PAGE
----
Link Between Unsuitable Homes And Poor Health In Disabled People

A new study has found a link between poor health in disabled people, and a lack of home adaptations. The University of Manchester reports on the findings of research carried out by teams at the Universities of Manchester and Hong Kong.

The researchers found that those with mobility problems and elderly people who lived in homes without suitable adaptations, report higher levels of pain, poorer health outcomes, and higher levels of social isolation than other adults.

The study compared the data from those in housing without adaptations, with that from adults over 60 who did not have mobility issues, and those more elderly or less mobile people who lived in homes that had been accommodated to help with the tasks of day-to-day living.

Examples of adaptations in the study include bathroom modifications, such as a disabled wet room, kitchen modifications, access ramps, automatic doors, and widened doorways. The comprehensive research tracked data from 10,000 over 60s in England, for a period of 11 years.

Those less mobile participants who lived in suitably adjusted homes were found to be at less risk of falls, pain, and poor health overall. They were also able to leave the house more often to socialise, and were able to remain in their own homes for longer.

Lead author Honorary Professor Tarani Chandola from The University of Manchester said: “We now have strong and consistent evidence that housing adaptations can prevent a deterioration in the health, wellbeing, and quality of life of disabled older adults.”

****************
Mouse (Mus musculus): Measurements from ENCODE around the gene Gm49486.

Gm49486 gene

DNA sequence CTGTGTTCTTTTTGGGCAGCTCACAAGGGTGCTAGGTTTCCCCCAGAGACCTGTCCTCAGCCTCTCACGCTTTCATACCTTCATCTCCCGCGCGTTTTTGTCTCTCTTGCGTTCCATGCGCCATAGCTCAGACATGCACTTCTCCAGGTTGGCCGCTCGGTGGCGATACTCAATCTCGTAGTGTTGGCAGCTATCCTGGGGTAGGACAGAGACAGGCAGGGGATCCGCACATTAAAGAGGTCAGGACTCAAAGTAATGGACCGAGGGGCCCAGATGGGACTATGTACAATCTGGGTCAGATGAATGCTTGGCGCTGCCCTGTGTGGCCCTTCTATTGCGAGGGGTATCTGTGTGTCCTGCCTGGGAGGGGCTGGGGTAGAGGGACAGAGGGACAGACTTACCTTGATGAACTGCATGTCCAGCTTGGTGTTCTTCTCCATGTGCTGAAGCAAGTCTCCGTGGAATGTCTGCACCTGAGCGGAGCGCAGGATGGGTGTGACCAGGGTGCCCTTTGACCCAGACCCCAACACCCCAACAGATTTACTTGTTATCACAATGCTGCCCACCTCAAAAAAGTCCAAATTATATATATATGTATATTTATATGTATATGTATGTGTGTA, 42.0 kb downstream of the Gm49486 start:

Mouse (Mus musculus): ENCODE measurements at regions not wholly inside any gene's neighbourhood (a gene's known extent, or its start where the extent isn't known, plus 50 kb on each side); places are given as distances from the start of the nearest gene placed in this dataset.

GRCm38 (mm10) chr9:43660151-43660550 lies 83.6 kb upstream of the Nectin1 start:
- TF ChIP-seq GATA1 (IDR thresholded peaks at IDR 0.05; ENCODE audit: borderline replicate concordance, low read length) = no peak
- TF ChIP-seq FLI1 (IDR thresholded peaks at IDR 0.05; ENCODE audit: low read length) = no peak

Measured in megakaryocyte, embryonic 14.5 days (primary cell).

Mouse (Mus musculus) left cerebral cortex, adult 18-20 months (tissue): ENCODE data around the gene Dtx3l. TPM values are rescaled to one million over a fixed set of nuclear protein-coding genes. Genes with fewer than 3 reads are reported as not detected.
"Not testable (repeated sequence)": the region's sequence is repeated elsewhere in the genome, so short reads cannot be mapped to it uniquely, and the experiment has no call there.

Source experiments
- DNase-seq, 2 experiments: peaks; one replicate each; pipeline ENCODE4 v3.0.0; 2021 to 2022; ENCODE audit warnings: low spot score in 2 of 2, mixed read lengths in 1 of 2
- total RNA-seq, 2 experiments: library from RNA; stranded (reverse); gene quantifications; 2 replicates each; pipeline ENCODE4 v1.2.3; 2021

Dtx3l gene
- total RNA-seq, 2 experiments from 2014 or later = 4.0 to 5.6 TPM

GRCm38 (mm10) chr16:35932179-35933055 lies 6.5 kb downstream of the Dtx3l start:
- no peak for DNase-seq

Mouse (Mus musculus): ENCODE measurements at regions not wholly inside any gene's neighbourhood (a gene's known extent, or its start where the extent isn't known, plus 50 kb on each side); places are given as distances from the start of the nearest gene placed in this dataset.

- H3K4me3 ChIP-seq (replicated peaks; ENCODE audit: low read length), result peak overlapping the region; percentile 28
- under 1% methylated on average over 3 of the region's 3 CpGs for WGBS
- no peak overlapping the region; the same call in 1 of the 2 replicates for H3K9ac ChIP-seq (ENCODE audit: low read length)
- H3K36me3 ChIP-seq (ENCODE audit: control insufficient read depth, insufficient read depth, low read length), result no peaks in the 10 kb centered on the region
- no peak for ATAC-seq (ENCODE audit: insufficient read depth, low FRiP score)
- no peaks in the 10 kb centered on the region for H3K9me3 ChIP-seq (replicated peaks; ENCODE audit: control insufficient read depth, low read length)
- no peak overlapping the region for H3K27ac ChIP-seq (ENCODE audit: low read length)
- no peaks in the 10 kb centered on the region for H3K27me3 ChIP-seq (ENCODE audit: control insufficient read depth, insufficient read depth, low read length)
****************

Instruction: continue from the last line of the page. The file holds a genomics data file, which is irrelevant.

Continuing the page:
“Mobility impairment is the most prevalent form of disability facing older adults today and includes difficulty in walking, climbing stairs, and getting up after sitting.”

Prof Chandola added: “But most of the housing stock in the UK is poorly designed for a rapidly ageing population, with only 7% of homes in England in 2014 meeting the minimum standard of accessibility. Over 70% of older adults with a mobility impairment in England live in a home without an accommodation for their disability.”

The work was funded by the Economic and Social Research Council, and the report is published in Lancet Regional Health Europe. Surprisingly, it is an area that has remained little studied so far, despite the growing elderly population in the UK.

Past studies have failed to separate the impact of housing modifications from other forms of support, such as physiotherapy, and exercise regimens. Some disabled people have to wait for months for an occupational therapist to make an assessment of their homes, and months more for the adaptations to be carried out.

This can result in disabled people being unable to perform basic everyday tasks, such as showering or cooking, by themselves. Manchester World reports that only 9% of homes have accessibility features, yet there are over 14 million disabled people in the UK.

The crisis has worsened since the Covid pandemic, with waiting lists for initial assessments of up to 156 working days in some places, compared with an average of 66 days before the pandemic.


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